I've been looking for this book for a few years and once i bought it, I decided to listen to it rather than to read it.
It turned out to be a wonderful experience for my first book.
Arthur read it very well and convincing. This was a blast, and the book, both due to the narrator and the story, are an absolute must.
I really liked it. One of the few books I lamented when it finished. I wanted to go on and on.
Very good insights and a storyline that helps understand the concepts presented. I even bought a hardcopy version to present my father!
The story line kept my interest and the book was highly informative.
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This book covers a lot of ground on the psyches of two very different individuals. Using their lives as a way fit the reader to learn lessons about his and the world in general, this really helped put a lot into perspective.
The end is also incredibly moving and kind of hard to swallow - although you know what's coming. I recommend it to anyone wanting to learn more about human nature or themselves.
I really wanted to love this book. Over the years I've worked hard to study all aspects of human behavior in hopes of creating a fulfilling life. This book promised to weave all of the individual aspects of human behavior research into one graspable narrative. However, the fictional lives portrayed were loveless, joyless, career driven and frankly tortured and bleak. I definitely admire Brooks for the effort, but I'm not really sure who this book is for or what message he wanted to get across. Those interested in hard research will be underwhelmed while those looking for life guidance will be left without any solid take away points.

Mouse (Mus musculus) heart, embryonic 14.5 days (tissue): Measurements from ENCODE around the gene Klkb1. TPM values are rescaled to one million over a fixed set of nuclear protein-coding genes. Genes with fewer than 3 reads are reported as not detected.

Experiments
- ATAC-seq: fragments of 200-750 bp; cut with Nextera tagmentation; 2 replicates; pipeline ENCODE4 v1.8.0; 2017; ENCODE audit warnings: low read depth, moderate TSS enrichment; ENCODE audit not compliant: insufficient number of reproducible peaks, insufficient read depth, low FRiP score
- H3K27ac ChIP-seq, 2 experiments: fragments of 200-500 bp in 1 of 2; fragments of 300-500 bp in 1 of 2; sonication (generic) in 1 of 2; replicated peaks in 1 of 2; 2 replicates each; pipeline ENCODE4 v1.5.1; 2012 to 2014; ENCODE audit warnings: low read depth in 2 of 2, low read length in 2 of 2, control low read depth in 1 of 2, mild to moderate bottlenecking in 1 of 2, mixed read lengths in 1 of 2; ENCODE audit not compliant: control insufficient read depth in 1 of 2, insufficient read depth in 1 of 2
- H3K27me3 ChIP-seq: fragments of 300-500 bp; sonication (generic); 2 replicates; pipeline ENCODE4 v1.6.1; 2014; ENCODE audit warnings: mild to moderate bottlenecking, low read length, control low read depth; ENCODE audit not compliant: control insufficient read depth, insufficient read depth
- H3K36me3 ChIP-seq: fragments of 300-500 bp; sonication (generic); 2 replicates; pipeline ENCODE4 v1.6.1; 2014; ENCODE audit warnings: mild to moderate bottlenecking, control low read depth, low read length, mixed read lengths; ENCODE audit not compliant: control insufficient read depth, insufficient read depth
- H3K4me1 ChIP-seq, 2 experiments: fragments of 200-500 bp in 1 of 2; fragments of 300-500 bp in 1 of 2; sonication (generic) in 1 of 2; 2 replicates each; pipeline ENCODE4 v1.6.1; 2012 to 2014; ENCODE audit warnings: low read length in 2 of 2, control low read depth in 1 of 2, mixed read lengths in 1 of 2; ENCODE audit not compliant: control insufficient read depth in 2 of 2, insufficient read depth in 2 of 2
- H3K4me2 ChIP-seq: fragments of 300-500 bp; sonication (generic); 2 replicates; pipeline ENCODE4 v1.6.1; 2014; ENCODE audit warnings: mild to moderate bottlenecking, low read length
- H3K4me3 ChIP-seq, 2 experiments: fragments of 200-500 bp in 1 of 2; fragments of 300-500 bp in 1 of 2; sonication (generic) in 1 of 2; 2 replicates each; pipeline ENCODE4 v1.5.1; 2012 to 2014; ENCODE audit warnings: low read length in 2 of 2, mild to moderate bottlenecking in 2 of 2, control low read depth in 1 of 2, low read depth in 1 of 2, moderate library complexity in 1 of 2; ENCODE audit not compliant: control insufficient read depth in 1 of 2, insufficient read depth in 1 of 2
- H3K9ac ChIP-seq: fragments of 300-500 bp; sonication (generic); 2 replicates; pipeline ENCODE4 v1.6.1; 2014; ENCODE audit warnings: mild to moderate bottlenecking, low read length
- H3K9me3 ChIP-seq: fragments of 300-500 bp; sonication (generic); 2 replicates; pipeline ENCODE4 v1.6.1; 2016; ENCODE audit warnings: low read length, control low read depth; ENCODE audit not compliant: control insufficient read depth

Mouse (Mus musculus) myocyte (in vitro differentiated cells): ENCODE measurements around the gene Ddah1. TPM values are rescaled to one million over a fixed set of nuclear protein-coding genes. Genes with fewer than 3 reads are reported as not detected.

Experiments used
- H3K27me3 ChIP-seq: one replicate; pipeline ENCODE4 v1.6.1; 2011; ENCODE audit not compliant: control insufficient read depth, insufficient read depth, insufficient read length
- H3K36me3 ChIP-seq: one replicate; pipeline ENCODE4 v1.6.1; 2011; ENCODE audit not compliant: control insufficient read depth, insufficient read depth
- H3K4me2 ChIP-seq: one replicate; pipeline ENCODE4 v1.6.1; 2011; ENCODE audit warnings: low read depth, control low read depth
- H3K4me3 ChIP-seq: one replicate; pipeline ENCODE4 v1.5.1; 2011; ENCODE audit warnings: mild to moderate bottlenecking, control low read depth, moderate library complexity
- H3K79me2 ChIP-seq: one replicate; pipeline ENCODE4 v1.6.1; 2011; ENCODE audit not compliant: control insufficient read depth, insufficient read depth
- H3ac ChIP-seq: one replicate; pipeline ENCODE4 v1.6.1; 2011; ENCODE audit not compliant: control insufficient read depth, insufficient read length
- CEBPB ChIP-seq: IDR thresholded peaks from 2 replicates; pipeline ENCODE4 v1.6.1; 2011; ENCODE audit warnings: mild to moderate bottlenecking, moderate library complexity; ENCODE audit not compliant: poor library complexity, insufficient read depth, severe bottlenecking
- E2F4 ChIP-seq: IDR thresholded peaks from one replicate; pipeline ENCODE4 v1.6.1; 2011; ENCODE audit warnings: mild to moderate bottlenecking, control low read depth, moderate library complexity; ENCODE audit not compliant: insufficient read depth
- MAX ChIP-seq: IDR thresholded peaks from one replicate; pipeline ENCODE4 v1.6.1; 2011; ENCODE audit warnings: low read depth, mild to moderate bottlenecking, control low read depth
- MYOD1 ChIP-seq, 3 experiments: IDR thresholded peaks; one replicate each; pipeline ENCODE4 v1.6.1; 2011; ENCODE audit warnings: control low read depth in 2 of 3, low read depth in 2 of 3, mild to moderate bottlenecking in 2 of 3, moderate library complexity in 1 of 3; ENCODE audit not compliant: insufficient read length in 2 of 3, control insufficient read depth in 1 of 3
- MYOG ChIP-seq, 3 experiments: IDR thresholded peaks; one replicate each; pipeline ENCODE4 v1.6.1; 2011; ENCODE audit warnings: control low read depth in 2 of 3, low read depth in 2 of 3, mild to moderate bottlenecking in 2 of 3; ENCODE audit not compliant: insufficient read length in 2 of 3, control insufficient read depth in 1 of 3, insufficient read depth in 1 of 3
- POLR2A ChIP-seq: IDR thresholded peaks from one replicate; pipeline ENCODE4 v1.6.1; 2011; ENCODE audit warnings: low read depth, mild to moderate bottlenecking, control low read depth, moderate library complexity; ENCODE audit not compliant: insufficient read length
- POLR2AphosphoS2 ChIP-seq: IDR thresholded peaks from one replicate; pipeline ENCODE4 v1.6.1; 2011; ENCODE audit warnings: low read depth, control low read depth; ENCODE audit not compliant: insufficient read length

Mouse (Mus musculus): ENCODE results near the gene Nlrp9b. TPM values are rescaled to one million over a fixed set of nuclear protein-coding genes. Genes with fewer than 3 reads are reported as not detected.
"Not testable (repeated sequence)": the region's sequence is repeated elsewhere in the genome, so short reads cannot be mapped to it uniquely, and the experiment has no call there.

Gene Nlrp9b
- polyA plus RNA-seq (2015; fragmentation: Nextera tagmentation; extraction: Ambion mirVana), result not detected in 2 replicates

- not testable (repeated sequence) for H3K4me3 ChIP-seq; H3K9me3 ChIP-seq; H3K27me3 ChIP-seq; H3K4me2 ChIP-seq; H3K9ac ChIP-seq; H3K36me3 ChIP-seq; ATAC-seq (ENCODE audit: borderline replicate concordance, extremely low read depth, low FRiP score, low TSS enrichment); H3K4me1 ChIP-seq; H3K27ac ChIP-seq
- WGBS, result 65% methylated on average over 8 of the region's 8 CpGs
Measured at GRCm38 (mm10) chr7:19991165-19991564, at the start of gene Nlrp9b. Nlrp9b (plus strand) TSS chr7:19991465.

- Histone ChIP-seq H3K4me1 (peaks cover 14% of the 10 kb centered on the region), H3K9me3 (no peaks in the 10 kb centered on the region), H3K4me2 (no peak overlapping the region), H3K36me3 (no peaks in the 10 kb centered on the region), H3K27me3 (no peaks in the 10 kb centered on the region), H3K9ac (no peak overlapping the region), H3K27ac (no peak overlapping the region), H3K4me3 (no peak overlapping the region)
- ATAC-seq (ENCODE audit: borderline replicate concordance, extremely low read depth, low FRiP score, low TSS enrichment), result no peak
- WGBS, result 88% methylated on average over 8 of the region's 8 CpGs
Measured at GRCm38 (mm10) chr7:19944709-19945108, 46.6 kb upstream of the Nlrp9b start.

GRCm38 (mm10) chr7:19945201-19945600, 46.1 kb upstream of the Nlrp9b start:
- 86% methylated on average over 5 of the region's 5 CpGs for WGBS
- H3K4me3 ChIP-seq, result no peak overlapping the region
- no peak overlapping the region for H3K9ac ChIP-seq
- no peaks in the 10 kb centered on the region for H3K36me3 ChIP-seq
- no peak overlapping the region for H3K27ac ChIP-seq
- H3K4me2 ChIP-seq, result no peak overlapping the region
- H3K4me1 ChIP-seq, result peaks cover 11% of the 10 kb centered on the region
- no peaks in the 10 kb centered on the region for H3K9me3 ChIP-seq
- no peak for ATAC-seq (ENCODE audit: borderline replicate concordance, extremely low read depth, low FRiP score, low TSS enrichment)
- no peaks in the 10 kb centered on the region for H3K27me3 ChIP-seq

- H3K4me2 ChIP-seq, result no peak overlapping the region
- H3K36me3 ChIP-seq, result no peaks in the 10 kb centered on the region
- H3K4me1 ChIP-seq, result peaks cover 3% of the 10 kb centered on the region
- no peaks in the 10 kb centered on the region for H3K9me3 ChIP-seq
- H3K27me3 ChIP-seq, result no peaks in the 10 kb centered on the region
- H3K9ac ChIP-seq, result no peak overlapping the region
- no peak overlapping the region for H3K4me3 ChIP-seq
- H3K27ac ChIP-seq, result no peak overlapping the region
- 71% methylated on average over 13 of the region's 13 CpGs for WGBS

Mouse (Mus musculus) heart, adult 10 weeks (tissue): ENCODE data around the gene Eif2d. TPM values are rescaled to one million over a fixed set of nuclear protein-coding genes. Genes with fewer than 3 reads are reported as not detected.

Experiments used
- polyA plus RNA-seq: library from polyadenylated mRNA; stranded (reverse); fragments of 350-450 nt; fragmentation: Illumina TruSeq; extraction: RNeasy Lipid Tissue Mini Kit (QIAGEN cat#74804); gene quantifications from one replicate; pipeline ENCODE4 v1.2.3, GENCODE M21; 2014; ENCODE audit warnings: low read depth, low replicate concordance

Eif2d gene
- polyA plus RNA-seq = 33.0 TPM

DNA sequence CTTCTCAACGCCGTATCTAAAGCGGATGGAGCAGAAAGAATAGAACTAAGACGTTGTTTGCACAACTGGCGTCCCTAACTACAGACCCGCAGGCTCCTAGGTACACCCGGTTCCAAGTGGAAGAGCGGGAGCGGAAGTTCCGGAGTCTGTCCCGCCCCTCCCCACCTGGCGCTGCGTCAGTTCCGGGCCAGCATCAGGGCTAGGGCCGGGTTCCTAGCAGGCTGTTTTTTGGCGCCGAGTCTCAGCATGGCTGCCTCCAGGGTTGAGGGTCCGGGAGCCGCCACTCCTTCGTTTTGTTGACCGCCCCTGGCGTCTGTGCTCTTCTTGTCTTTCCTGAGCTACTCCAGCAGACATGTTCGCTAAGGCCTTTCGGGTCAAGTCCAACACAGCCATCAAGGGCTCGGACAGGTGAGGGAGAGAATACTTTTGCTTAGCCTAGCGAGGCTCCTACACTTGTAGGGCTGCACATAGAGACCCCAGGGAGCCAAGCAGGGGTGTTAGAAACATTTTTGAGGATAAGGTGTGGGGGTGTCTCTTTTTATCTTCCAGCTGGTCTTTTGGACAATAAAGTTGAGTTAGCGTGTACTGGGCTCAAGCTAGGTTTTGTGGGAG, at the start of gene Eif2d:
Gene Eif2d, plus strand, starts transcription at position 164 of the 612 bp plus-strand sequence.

Listening to this book, I have in turns taken specific life advice, been struck by truths about human behavior, and felt deep empathy for these characters onto whom Brooks deftly models human nature. Enriching, fascinating, humorous, and moving - my understanding of what a person and a society is has been forever deepened.
How We Decide- Jonah Lehrer. Also a lot of Malcolm Gladwell books.He references these types of books a lot.
Social Psychology 101 in Narrative Form
As someone who has read Malcolm Gladwell and Jonah Lehrer in the past, I thoroughly enjoyed a similar presentation of interesting statistics about psychology and sociology. He did repeat some of what has been said in other books- so I had heard some of it before. The book itself tries to synthesize much of that kind of data. The narrative element kept it engaging, and I felt like I knew Harold and Erica. David Brooks used a humorous writing style as he explored dozens of social topics. If I had one criticism, I would say that he touched on too many topics, and could have hit a stronger main point had he narrowed his range a bit. Overall, it was a joy to read. As a 20 something, it made me reevaluate my priorities in life.